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MLB.com Columnist

Richard Justice

Scene shifts from Deadline to real business

Justice: Scene shifts from Deadline to real business

Scene shifts from Deadline to real business
Trades came in a rush, with players moving in and players moving out. One day, it was the Dodgers creating buzz. Two days later, it was the Angels stealing the thunder.

The Braves and White Sox made important acquisitions. So did the Rangers, Tigers and Pirates.

The Dodgers punched. The Giants counter-punched. The Cardinals and Reds didn't stand still, either.

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These weren't just teams rearranging the furniture in the days and hours leading up to Tuesday's non-waiver Trade Deadline. Impact players moved the past three weeks. Hanley Ramirez and Zack Greinke. Shane Victorino and Hunter Pence. Kevin Youkilis and Ryan Dempster.

When it ended, lineups were deeper, rotations better and bullpens more dependable. Even players who are lesser-known names could have a dramatic impact on the races.

No general manager filled his team's needs better than Atlanta's Frank Wren with the acquisitions of left-hander Paul Maholm and outfielder Reed Johnson. Or maybe it was Ken Williams of the White Sox, who was typically aggressive, typically shrewd in getting third baseman Kevin Youkilis, reliever Brett Myers and starter Francisco Liriano in separate deals with the Red Sox, Astros, and Twins, respectively.

Rangers general manager Jon Daniels kept his eye on the big picture by holding onto his top prospects while trading for two short-term needs in catcher Geovany Soto and Dempster.

After being swept by the Dodgers last weekend, Giants general manager Brian Sabean made a solid pickup in outfielder Pence.

Some clubs made smaller deals. The Reds tweaked their bullpen with the addition of Jonathan Broxton. The Cardinals did the same by adding reliever Edward Mujica.

With 17 teams within five games of a playoff spot, clubs see these final eight weeks as an opportunity to do something great.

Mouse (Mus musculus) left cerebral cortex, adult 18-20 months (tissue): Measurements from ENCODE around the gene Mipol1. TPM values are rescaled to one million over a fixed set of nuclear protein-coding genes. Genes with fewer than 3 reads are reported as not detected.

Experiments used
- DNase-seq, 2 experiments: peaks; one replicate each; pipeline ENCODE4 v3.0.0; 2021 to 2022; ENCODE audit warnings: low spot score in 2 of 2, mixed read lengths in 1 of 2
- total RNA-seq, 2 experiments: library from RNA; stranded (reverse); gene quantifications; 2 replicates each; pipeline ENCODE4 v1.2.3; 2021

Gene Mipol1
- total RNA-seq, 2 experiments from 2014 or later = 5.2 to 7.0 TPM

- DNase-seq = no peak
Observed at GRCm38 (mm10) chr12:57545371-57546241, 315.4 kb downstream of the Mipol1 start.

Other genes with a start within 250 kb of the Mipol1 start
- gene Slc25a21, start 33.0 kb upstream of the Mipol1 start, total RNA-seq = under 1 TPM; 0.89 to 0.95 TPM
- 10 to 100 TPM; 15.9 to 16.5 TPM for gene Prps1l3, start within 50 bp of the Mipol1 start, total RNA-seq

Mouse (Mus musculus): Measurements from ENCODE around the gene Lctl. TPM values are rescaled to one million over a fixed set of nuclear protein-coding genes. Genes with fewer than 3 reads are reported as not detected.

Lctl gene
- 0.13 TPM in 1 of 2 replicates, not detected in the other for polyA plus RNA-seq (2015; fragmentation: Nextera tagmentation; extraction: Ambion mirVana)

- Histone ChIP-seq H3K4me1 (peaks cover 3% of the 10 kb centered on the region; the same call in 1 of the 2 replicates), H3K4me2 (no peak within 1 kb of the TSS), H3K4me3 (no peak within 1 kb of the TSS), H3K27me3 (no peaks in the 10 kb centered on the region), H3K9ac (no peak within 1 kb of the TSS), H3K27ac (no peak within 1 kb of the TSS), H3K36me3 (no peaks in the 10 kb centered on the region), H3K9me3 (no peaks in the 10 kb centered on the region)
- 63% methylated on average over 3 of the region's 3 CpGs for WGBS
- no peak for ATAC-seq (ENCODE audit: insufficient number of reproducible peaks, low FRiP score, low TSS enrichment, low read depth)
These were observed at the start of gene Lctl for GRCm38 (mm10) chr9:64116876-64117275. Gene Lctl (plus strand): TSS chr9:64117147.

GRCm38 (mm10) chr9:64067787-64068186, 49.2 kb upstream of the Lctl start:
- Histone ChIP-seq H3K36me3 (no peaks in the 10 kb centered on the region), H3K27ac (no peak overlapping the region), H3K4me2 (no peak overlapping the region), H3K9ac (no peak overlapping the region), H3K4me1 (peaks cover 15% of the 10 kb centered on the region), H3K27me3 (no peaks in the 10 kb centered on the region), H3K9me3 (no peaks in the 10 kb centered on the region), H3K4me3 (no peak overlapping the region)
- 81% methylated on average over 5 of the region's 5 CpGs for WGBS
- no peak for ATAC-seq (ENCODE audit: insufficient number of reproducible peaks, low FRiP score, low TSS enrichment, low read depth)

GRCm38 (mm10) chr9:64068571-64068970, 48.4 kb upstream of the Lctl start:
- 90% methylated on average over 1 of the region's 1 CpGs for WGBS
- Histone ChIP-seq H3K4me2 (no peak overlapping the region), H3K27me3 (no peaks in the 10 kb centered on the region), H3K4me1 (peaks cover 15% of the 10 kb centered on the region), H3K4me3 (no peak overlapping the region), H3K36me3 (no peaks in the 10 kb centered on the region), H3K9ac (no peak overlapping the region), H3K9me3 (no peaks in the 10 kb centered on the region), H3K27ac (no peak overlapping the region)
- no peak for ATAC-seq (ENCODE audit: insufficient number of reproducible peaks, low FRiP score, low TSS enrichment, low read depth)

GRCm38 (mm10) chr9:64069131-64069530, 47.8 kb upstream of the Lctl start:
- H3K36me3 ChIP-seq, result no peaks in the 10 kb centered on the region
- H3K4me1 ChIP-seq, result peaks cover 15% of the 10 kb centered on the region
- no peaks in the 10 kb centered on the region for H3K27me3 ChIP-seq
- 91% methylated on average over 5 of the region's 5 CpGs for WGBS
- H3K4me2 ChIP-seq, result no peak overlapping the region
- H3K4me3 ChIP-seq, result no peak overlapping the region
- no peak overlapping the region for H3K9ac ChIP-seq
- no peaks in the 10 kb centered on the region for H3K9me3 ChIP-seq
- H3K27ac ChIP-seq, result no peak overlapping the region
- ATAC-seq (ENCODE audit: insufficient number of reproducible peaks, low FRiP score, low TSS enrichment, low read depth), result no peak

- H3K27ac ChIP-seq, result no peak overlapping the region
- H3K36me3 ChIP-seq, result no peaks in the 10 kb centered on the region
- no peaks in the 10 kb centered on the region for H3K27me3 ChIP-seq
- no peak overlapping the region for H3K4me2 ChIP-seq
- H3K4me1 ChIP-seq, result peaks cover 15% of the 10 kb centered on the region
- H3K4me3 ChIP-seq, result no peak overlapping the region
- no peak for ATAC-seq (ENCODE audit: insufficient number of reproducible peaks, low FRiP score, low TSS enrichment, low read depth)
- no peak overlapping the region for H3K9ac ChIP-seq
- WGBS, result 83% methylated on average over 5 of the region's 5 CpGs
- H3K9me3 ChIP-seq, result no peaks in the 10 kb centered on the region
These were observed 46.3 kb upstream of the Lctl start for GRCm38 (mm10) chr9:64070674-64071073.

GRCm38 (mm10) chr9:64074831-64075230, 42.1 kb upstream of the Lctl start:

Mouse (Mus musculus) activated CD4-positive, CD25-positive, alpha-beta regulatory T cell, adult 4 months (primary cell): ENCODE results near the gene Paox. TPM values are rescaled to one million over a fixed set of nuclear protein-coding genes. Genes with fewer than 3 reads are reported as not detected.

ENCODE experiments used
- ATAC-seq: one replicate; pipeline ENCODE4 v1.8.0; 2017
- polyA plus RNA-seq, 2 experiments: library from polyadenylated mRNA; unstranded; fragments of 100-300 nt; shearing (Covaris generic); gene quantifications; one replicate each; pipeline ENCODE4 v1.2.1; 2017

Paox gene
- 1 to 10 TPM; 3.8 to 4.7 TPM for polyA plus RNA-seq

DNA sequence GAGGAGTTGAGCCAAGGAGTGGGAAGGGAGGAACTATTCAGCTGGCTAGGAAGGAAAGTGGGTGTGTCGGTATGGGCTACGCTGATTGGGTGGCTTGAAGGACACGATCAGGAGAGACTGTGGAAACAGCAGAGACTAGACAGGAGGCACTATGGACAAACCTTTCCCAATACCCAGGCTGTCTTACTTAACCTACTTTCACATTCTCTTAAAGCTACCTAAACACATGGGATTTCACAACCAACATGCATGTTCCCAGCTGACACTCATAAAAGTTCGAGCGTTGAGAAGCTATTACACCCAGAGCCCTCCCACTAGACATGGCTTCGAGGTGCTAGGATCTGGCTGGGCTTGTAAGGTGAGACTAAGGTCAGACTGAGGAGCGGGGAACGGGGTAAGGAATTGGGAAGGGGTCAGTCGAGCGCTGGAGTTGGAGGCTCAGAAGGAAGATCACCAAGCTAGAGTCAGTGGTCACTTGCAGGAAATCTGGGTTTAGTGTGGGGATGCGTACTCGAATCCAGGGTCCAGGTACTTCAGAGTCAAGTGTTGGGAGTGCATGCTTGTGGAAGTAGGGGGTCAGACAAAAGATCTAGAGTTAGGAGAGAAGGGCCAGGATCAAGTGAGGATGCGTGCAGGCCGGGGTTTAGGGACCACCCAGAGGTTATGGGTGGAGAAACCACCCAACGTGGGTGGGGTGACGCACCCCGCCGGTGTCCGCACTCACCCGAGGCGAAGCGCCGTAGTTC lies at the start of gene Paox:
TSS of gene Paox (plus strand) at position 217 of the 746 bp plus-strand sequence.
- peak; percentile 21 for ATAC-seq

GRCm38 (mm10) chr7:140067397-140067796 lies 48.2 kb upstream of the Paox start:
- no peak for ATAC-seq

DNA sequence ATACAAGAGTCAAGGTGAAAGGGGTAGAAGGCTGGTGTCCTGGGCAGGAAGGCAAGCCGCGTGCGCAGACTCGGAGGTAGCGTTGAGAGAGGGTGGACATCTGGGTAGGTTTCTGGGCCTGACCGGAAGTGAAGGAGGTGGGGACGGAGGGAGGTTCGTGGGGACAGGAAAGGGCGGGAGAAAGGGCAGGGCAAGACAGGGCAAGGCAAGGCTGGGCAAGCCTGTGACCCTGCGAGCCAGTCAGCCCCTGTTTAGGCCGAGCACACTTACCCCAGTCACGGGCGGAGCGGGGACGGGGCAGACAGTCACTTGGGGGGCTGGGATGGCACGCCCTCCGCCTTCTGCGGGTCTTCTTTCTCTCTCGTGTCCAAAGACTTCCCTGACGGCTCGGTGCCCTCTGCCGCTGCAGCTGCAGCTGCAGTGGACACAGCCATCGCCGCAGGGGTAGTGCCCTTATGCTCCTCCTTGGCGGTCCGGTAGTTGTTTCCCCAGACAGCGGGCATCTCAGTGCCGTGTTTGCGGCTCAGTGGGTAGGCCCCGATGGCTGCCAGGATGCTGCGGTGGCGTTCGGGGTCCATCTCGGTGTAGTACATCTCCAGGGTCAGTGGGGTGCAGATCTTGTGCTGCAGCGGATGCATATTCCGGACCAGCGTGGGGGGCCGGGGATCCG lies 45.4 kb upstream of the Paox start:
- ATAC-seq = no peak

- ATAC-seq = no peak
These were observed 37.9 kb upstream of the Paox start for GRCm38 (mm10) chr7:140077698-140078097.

Last season's incredible finish surely had something to do with it, too. The 2011 Cardinals were nowhere around this time last year.

Tony La Russa fretted that his final season might be a losing one. And then his general manager, John Mozeliak, pulled off two splendid deals in the days before the Trade Deadline.

Suddenly, La Russa had a different hand to play with Rafael Furcal, Edwin Jackson and an overhauled bullpen.

La Russa's last rodeo became one of his most satisfying as the Cardinals rushed from 10 1/2 games back with five weeks remaining to capture a playoff berth in the final hours of the regular season.

The Rays did almost the same thing in the American League. Now with so many teams bunched together, general managers and owners see this strange season as an opportunity to do something spectacular.

At this point, your friendly columnist is supposed to lay out the winners and losers. That's easy enough to do, but we really won't know the winners and losers for about three more months.

If Greinke wins the final game of the World Series, it'll be easy to know who won. In the end, that's what all these moves are about.

Interestingly, baseball's hottest team stood pat. The A's have had a 19-4 month despite being near the bottom of the American League.

GM Billy Beane shopped for a bat to support the AL's best pitching staff.

He never found a deal he was comfortable with, so he stayed the course. Maybe he didn't want to tamper with a clubhouse chemistry that has been close to perfect.

It'll also be worth keeping an eye on teams trying to get some big-money players -- Cliff Lee? Alfonso Soriano? -- through waivers, thus allowing them to be traded. Lee and Soriano are two of the players making enough money that they might get through waivers.

With so much movement, it's amazing that the Red Sox and Yankees did so little. General manager Brian Cashman has steered the Yankees toward a more cautious approach, relying on his Minor League system more than free agency.

That philosophy was never on display better than these past few weeks. Even with injuries to Andy Pettitte, Brett Gardner and Mark Teixeira, Cashman resisted doing anything earth-shaking.

The Red Sox are in a tough spot. If their big-money players don't perform (as they haven't), it would be difficult to trade them. If they do perform, there wouldn't be a desire to trade them since the Red Sox might be good enough to win a World Series.

Now it's back to business. A year after one of the greatest regular-season endings in history, at least 17 teams see themselves as one hot streak from a World Series. Here's to a great finish.

Richard Justice is a columnist for MLB.com. Read his blog, Justice4U. This story was not subject to the approval of Major League Baseball or its clubs.

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